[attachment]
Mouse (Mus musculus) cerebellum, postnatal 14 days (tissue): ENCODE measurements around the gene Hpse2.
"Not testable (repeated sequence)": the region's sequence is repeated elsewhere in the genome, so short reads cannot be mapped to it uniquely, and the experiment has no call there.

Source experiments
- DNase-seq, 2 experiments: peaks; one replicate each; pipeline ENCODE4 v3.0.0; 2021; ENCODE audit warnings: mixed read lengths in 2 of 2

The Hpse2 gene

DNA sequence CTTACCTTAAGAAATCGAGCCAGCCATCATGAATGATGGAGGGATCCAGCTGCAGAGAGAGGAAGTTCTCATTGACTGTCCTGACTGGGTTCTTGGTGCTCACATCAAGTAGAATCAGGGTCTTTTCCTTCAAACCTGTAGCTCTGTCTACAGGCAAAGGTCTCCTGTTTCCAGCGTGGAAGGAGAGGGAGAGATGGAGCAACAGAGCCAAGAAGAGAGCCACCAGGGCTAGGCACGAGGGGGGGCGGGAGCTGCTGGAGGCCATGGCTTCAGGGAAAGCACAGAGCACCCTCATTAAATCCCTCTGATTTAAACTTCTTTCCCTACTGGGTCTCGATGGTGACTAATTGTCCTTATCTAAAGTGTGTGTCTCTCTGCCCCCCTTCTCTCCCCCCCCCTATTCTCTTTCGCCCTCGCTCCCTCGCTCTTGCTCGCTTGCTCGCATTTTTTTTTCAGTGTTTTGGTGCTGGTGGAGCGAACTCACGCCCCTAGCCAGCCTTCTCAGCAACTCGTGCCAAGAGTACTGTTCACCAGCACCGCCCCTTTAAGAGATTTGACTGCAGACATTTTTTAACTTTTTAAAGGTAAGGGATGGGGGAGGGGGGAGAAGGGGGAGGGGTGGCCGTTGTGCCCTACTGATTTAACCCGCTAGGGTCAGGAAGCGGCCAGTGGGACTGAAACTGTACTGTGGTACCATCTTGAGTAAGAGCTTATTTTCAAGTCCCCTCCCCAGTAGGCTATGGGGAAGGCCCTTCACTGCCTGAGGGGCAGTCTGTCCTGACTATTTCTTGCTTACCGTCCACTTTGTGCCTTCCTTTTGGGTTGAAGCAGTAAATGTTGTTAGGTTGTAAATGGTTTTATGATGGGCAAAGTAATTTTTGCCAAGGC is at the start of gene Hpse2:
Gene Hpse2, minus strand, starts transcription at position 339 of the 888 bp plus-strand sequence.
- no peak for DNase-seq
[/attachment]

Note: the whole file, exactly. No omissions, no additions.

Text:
Mouse (Mus musculus) cerebellum, postnatal 14 days (tissue): ENCODE measurements around the gene Hpse2.
"Not testable (repeated sequence)": the region's sequence is repeated elsewhere in the genome, so short reads cannot be mapped to it uniquely, and the experiment has no call there.

Source experiments
- DNase-seq, 2 experiments: peaks; one replicate each; pipeline ENCODE4 v3.0.0; 2021; ENCODE audit warnings: mixed read lengths in 2 of 2

The Hpse2 gene

DNA sequence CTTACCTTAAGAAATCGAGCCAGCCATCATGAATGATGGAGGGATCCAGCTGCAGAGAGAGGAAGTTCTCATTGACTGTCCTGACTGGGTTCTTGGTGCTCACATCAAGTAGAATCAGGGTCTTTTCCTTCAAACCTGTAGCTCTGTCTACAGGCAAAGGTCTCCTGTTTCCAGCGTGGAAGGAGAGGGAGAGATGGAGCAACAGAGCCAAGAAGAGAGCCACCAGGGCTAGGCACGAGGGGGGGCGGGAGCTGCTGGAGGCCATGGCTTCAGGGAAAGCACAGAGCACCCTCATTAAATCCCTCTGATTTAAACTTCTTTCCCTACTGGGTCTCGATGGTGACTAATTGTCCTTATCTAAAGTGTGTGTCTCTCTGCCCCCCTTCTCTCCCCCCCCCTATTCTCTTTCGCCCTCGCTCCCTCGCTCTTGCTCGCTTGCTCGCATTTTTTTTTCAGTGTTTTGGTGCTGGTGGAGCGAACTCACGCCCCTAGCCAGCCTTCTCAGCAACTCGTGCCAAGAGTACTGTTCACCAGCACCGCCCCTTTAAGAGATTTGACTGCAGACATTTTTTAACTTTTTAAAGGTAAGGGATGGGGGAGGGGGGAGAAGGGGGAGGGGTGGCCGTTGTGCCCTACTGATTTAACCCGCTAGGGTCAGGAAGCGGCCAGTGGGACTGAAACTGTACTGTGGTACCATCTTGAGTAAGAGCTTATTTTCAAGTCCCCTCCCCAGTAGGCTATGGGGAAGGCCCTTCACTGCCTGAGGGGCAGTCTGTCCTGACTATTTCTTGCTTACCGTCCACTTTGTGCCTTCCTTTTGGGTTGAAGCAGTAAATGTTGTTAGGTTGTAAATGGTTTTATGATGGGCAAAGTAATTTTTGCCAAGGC is at the start of gene Hpse2:
Gene Hpse2, minus strand, starts transcription at position 339 of the 888 bp plus-strand sequence.
- no peak for DNase-seq